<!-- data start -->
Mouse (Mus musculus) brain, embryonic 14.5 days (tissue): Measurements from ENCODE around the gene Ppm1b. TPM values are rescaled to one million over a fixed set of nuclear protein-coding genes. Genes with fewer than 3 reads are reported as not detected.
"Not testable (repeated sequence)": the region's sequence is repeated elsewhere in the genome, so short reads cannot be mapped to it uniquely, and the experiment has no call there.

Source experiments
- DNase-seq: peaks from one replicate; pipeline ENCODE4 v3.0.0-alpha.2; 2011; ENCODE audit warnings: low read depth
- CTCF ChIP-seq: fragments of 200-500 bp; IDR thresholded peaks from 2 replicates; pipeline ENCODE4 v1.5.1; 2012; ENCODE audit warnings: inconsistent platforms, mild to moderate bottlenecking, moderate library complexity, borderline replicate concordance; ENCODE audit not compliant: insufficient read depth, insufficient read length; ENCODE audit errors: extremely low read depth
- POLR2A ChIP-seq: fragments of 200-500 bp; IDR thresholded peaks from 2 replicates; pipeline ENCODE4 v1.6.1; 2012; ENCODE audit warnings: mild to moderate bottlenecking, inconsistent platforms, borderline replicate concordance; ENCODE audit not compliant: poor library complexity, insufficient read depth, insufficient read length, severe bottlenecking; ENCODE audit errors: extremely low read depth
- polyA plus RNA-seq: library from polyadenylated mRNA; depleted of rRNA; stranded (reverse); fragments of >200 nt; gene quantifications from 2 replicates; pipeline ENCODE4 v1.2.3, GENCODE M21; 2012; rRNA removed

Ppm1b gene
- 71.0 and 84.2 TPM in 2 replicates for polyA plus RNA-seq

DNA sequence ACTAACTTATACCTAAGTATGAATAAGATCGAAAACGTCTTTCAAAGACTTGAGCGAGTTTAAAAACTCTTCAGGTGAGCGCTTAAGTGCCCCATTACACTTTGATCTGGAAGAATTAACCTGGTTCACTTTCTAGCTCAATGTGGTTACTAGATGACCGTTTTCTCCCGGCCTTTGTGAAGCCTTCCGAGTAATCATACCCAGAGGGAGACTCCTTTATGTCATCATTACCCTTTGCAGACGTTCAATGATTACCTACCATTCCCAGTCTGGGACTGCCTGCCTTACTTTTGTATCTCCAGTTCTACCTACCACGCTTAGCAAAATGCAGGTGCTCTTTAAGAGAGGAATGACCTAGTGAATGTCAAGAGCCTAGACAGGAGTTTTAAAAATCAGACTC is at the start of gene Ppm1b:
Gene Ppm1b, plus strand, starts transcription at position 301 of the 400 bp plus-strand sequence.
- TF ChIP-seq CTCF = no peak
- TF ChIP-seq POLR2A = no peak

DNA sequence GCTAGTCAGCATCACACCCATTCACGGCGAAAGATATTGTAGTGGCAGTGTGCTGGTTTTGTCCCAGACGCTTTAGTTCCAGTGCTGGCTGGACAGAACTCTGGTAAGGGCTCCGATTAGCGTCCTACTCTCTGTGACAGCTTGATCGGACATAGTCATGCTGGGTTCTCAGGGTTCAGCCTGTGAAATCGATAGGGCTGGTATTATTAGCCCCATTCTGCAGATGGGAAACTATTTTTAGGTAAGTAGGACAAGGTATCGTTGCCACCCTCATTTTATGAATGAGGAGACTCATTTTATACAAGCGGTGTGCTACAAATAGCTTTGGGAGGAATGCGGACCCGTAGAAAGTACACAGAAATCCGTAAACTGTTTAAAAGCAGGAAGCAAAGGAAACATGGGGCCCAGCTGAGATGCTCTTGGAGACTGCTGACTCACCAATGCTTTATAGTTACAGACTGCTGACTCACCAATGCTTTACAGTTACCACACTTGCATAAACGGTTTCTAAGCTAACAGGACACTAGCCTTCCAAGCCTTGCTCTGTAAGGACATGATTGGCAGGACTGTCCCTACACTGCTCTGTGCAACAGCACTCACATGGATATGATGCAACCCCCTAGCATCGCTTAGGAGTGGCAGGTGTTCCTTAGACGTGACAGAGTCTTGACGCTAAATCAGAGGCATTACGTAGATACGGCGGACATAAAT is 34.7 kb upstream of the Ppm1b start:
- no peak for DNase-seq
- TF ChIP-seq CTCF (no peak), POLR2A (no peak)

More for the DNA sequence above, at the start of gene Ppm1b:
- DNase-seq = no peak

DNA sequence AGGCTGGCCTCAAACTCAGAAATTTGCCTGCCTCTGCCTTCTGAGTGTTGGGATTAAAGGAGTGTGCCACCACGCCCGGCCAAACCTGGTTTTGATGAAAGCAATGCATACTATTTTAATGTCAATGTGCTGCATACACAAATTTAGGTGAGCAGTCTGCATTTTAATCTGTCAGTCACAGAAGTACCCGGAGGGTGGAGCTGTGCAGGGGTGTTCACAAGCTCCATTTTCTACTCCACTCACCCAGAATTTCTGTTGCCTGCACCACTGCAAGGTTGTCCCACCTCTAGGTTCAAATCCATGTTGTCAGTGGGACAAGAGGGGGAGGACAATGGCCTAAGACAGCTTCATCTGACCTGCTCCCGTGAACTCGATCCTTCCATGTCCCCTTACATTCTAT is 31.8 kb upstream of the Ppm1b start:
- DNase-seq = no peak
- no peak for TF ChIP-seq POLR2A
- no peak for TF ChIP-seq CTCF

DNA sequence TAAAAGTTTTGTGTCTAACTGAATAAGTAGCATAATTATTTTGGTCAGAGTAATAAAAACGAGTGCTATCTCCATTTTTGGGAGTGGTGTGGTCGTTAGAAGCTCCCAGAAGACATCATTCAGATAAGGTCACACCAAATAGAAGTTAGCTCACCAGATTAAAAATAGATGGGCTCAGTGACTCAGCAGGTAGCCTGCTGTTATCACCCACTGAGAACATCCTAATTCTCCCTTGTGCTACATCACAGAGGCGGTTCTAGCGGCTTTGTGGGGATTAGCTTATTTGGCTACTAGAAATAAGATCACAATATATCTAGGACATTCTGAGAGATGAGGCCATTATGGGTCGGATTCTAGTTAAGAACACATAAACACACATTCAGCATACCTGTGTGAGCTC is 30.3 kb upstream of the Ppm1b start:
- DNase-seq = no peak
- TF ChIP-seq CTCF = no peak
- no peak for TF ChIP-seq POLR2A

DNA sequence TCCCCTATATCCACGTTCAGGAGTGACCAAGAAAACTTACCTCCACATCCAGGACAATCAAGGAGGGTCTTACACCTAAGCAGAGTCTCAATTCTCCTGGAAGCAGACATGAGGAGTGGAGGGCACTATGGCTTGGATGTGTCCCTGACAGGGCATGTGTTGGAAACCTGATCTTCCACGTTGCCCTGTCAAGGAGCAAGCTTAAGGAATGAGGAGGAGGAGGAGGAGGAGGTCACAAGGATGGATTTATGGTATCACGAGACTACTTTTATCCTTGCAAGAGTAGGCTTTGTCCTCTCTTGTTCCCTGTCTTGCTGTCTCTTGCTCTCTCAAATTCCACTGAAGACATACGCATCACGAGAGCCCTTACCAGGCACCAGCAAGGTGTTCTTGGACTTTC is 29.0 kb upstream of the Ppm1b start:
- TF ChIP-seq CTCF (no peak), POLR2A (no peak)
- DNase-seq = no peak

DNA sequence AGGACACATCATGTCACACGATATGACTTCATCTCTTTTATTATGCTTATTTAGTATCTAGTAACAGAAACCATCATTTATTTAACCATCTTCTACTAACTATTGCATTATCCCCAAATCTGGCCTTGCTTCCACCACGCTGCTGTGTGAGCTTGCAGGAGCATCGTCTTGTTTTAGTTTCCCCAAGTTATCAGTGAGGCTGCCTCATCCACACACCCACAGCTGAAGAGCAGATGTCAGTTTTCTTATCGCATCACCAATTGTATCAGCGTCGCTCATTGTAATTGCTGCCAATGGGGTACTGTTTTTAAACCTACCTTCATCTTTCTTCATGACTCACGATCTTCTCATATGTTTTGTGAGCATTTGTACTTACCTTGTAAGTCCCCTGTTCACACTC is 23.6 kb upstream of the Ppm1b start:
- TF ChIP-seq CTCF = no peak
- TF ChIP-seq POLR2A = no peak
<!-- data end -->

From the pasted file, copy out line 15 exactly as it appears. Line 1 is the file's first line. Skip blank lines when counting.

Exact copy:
- no peak for DNase-seq